On paper, that seems like the kind of event that would immediately change everything about your life. But really, Cormier says, it was his older brother, who was 19 at the time, who took the brunt of that one, at least for the time being.
"I think I was young enough that I didn't really know enough to really understand what happened. Then I got older and realized, hey, my dad got murdered. But I was lucky. My parents were divorced, and my stepdad had been there for me since I was about three. He was my father, really. My dad was my dad, but he was my father. He raised me to be the man that I am today."
As a kid, Cormier was a gifted athlete. Football, basketball -- he even won the regional version of the pass, dribble, and shoot competition when he was nine. It was shortly after that when he first discovered wrestling, the sport that would change his life. Back then, however, it was just one of several sports that he excelled at. Not only was Cormier a three-time state champion wrestler in high school, but he was also a standout linebacker on his high school football team. And in Louisiana, football was a religion.
"Our team was terrible, though," Cormier says. "We'd fight all the time. We were like the Bad News Bears."
The problem wasn't so much a lack of talent as a lack of discipline, according to Cormier. Their coach would call one defense and the guys on the defensive line would decide to play another. Everyone led and no one followed.
"I think that left a sour taste in my mouth about football. It was like, man, I have to depend on all these other dudes? Forget this. I've never done another team sport after that."
In wrestling, he didn't have that problem. He might have been dependent on his teammates in training, but when he walked out on the mats to compete, he was the only one he had to trust. That suited him, and he would end up turning down scholarship offers for football in order to pursue wrestling at Colby Junior College in Kansas.
Soon the awards and the medals began to pile up. He went from a high school state champion to a junior college national champion to an All-American at Oklahoma State. It was more or less a given that he'd wrestle for the U.S. on the international stage, and everything seemed to be going according to plan.
But just as he was gearing up to make the Olympic freestyle squad for the 2004 Athens games, tragedy found its way into his life again. On June 14, 2003, Cormier's three-month old daughter, Kaedyn, was killed in a car accident after an 18-wheeler slammed into the back of a friend's car. Kaedyn was strapped into a car seat inside, but it couldn't save her life during the violent collision that left two others injured.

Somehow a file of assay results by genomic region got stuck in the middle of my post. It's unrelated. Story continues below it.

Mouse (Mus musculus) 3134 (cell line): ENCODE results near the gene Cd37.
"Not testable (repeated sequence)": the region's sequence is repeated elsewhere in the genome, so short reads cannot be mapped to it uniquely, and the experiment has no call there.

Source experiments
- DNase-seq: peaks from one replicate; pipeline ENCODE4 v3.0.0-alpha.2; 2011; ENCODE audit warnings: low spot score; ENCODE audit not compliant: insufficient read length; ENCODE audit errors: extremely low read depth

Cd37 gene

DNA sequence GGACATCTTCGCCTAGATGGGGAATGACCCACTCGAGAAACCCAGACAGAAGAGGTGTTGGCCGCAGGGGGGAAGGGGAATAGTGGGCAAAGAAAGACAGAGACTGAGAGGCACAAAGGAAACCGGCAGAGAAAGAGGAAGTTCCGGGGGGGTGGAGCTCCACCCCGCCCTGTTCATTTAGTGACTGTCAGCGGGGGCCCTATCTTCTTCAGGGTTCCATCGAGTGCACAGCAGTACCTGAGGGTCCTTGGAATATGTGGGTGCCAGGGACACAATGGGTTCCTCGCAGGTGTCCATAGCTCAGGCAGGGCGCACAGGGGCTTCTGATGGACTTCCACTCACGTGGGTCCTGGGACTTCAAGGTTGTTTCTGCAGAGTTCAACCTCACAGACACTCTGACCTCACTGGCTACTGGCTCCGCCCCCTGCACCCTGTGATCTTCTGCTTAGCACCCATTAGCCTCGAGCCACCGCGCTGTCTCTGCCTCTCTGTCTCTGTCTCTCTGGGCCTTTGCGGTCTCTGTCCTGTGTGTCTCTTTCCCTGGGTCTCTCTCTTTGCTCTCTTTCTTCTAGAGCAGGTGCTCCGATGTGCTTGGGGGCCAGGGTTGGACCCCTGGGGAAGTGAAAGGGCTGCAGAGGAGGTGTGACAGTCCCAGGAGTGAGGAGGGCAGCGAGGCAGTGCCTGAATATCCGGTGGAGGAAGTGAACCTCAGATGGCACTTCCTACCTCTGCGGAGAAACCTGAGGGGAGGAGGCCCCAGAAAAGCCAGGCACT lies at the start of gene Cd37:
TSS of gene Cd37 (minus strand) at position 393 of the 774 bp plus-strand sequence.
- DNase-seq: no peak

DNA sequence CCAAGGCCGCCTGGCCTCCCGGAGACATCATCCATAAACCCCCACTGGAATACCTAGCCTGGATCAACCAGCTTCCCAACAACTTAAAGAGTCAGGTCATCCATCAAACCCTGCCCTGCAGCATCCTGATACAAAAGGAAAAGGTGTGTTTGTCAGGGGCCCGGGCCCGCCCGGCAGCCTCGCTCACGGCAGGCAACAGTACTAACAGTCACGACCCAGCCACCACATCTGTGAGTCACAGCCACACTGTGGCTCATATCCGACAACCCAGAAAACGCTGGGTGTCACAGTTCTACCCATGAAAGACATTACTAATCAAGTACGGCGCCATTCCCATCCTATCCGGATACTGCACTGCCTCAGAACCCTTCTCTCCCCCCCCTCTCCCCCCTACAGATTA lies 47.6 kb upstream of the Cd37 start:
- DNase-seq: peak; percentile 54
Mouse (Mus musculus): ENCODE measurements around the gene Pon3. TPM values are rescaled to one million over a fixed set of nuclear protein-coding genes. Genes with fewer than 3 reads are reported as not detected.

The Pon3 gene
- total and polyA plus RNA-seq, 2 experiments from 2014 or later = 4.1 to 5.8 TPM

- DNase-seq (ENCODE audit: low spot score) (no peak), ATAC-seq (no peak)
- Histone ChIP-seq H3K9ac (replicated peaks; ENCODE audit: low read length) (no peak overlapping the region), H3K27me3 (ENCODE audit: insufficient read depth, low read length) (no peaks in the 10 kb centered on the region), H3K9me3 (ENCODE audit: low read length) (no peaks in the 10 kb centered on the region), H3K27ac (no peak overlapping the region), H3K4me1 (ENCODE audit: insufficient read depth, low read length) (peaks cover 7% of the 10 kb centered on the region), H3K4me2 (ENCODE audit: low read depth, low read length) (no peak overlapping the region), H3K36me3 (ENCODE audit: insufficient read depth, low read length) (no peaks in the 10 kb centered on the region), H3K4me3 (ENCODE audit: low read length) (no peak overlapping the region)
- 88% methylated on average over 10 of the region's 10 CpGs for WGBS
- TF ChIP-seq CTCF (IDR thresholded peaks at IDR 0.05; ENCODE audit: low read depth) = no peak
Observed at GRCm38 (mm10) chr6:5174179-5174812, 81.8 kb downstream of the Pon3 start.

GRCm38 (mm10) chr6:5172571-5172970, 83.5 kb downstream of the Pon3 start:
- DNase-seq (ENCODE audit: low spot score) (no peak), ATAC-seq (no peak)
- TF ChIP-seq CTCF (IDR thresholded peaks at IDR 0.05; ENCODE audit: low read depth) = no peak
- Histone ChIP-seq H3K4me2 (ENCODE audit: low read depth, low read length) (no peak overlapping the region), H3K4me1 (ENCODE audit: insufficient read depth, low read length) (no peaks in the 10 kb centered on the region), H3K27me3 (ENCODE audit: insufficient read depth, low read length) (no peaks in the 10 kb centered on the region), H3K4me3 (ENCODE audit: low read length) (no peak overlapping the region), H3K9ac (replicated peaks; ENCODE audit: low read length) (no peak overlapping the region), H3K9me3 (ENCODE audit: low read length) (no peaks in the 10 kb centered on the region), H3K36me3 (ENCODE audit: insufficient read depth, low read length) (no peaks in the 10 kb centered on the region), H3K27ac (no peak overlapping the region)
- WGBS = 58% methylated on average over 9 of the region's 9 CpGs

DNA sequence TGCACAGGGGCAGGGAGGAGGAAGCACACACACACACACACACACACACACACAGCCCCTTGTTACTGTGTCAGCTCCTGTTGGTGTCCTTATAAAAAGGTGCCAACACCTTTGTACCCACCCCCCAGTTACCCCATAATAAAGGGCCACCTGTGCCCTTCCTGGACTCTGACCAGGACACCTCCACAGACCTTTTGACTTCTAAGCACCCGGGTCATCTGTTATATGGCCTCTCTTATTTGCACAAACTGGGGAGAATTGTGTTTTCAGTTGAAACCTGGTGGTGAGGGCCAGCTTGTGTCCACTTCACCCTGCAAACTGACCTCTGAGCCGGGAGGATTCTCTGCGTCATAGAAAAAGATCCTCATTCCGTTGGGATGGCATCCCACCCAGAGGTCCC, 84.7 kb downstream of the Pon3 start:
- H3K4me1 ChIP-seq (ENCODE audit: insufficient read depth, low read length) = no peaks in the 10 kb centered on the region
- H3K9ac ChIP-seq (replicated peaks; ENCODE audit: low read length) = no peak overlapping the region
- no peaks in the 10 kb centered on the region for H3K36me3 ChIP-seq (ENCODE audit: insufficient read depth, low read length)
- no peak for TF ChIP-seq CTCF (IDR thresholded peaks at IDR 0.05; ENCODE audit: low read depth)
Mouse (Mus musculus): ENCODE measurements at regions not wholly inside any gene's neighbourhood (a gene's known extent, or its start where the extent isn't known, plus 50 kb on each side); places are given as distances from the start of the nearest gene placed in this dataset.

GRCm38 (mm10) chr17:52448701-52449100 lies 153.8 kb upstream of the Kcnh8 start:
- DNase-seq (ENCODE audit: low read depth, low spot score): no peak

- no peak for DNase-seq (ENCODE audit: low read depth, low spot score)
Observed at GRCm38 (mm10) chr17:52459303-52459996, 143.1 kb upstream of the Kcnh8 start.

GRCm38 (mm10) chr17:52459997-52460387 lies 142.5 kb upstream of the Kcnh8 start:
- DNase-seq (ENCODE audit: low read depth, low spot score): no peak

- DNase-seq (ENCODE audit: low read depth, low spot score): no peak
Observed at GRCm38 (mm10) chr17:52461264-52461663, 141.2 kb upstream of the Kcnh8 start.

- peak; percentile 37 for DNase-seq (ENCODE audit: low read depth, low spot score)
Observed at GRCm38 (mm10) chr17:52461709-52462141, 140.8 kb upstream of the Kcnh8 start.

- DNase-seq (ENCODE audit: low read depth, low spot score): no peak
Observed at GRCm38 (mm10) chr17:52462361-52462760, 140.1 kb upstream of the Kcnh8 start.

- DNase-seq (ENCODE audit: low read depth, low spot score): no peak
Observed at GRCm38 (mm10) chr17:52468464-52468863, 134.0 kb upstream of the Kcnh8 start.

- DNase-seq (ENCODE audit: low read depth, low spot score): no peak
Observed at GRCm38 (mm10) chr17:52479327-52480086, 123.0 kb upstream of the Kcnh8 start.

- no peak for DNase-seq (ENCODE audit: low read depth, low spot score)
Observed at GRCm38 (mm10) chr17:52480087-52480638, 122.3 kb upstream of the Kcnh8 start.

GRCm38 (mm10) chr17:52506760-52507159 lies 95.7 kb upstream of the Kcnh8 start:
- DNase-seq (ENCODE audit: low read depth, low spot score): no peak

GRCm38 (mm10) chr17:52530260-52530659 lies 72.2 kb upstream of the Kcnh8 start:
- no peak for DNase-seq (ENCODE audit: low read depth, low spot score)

Cormier was 23 years old at the time. He'd only just gotten a taste of fatherhood, but he loved it. He thought about all the times he'd tried to soothe his crying infant daughter by driving her around the neighborhood, trying to locate a song on the radio that would act as a fitting lullaby. He finally settled on Heather Headley's R&B ballad, "I Wish I Wasn't."
"I don't know why, maybe the lady's voice was soothing, but she loved it," he says. "I'd put it on, drive her around Stillwater, [Oklahoma,] and she'd stop crying, go to sleep."
After the accident that killed his daughter, Cormier had no choice but to pull it together and get back on the mat. USA Wrestling arranged a special wrestle-off for its world team trials in order to let Cormier grieve. He won it and earned his first spot on the big stage, and again his wrestling career seemed to be the one dependable constant in his life, even as he continued to struggle with the loss of his daughter.
"When she died, I thought, this is the worst thing that can possibly happen," he says. "Then, the Olympics."
The people who know Cormier know exactly what he means when he refers to 'The Olympics.' Even though he was on two U.S. Olympic wrestling teams, and even though his fourth-place finish in the 2004 games seemed like a heartbreaker at the time, it was nothing compared to 2008 in Beijing.
The important thing to know about what happened in Beijing, Cormier will tell you even now, is that he made the weight. Somehow this gets lost in the telling and re-telling of it, so much so that it still gets brought up by teammates who want to needle him over his diet or physique.
But the fact is that when it came time to step on the scales in Beijing, Cormier made the 211-pound limit. It was what came after that derailed his Olympic dreams.
"I made the weight, and afterwards my body just went insane," he says. "I was vomiting, cramping. I couldn't walk. I didn't know what the hell was going on."
Cormier collapsed and was taken to the makeshift hospital inside the Olympic village, where doctors put him on IVs all night to treat him for what appeared to be kidney failure. As they explained, it was likely the result of cutting weight the wrong way for so many years, and he was simply unlucky enough to have it catch up with him at the worst possible time. Of course, that explanation didn't sit well with Cormier.